The Supreme Court will decide whether investors must prove that misinformation from Amgen Inc. propped up its stock price before they can pursue a class-action stock-fraud lawsuit against the world’s largest biotechnology company.
The justices on Monday agreed to review an appeal by Amgen in a case alleging that the company and its executives misled investors for more than three years about safety questions involving its Aranesp and Epogen anemia drugs.
Investors, led by the $24.1 billion Connecticut Retirement Plans & Trust Funds, Hartford, allege that Amgen executives withheld or played down safety concerns, including questions about whether its anemia drugs contributed to growth of cancerous tumors. Amgen claims it didn’t mislead investors, and that information about drug-safety questions was widely known and was reflected in Amgen’s share price.
The justices will hear arguments in the case during the term that begins in October.
Amgen says a federal appeals court ruling makes it too easy to mount class-action suits representing thousands of people, pressuring companies to pay settlements for even frivolous allegations rather than risk huge damages in a trial. Amgen’s appeal is backed by the U.S. Chamber of Commerce and the pharmaceutical industry’s trade group.
“Securities class actions are almost always settled once a class is certified, because the risks to a defendant of going to trial are so substantial,” a group of law professors and former Securities and Exchange Commission members said in a brief supporting Amgen’s bid for a Supreme Court hearing.
All sides agree the investors alleging securities fraud must, at some point, show misrepresentations by Amgen had an effect on its share price.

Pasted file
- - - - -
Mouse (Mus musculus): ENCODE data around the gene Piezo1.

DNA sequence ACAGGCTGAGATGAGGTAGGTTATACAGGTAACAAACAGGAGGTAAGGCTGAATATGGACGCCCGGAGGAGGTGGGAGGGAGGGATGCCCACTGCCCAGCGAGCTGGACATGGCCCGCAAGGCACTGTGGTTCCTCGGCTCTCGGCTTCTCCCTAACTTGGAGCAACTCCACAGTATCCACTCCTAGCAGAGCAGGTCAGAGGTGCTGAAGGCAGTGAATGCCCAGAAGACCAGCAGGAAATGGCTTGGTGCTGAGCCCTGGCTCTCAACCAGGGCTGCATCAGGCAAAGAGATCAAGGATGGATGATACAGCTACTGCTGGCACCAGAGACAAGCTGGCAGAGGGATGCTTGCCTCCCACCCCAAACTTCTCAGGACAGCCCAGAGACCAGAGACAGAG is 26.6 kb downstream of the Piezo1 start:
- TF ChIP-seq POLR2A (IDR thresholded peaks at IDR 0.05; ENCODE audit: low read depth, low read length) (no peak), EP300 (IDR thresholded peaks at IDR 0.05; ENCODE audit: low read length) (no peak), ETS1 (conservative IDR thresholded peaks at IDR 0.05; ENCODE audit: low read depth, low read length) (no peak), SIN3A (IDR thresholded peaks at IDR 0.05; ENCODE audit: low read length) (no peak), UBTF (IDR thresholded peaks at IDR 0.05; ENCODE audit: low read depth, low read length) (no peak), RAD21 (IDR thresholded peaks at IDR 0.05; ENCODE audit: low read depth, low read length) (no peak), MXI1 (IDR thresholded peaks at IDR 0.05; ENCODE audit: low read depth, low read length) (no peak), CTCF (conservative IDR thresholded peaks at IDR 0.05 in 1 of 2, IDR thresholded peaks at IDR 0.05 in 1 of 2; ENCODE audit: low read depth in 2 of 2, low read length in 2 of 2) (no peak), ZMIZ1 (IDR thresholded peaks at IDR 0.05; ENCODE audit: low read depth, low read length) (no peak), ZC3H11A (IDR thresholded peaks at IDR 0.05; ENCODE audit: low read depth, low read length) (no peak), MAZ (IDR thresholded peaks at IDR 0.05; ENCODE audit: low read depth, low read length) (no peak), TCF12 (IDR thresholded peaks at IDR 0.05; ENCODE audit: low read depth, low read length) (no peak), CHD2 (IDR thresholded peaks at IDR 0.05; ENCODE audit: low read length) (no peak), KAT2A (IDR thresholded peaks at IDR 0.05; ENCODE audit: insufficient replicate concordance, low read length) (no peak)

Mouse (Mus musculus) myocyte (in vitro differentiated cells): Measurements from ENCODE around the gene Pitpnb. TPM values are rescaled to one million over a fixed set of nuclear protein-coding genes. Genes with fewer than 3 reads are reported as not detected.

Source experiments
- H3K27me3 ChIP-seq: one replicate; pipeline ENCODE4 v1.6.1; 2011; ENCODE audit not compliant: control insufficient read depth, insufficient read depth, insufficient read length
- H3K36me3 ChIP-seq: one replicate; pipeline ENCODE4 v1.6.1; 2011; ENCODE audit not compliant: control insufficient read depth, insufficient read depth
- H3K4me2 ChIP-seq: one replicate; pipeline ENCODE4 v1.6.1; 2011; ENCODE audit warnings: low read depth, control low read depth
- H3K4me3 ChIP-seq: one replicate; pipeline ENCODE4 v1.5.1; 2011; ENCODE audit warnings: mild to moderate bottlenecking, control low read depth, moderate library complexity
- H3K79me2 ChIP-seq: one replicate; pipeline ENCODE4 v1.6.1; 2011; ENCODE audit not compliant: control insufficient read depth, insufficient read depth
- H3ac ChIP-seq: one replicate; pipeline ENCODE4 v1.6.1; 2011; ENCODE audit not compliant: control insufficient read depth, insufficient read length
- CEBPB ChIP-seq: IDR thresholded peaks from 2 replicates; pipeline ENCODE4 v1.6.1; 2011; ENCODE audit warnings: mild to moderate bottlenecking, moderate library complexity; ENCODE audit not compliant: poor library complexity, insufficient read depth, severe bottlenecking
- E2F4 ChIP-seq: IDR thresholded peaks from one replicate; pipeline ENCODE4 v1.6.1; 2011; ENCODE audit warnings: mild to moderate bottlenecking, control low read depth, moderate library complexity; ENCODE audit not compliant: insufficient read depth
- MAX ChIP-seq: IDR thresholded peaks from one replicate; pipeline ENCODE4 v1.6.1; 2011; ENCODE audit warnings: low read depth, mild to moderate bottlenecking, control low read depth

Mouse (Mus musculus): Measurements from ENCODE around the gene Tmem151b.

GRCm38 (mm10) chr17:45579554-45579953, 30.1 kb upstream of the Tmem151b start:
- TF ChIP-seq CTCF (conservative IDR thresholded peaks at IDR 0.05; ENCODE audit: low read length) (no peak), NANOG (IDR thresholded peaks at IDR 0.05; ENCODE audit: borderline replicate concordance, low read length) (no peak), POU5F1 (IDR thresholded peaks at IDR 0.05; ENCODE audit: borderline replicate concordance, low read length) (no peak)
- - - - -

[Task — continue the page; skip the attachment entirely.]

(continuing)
The company says judges should resolve disputes about the relevance of misleading information before letting multiple investors band together in a class-action suit. The San Francisco-based 9th U.S. Circuit Court of Appeals disagreed, saying that, if a case meets other requirements for class-action status, evidence about the effect on share price must wait for the trial itself.
The 9th Circuit’s ruling acknowledged that other federal appeals courts have conflicting views.
A New York-based federal court has said investors must show that misleading information affected stock prices before a judge can allow a class-action suit. An appeals court in Philadelphia doesn’t require investors to show the effect on share price at that point, although it has said a company can defeat a request for class-action status by proving that alleged wrongdoing had no impact on trading.
In a case last year about the standards for granting class-action status, the Supreme Court sided with investors, ruling unanimously that they could sue Halliburton Co. as a group without first showing that they lost money because of alleged fraud.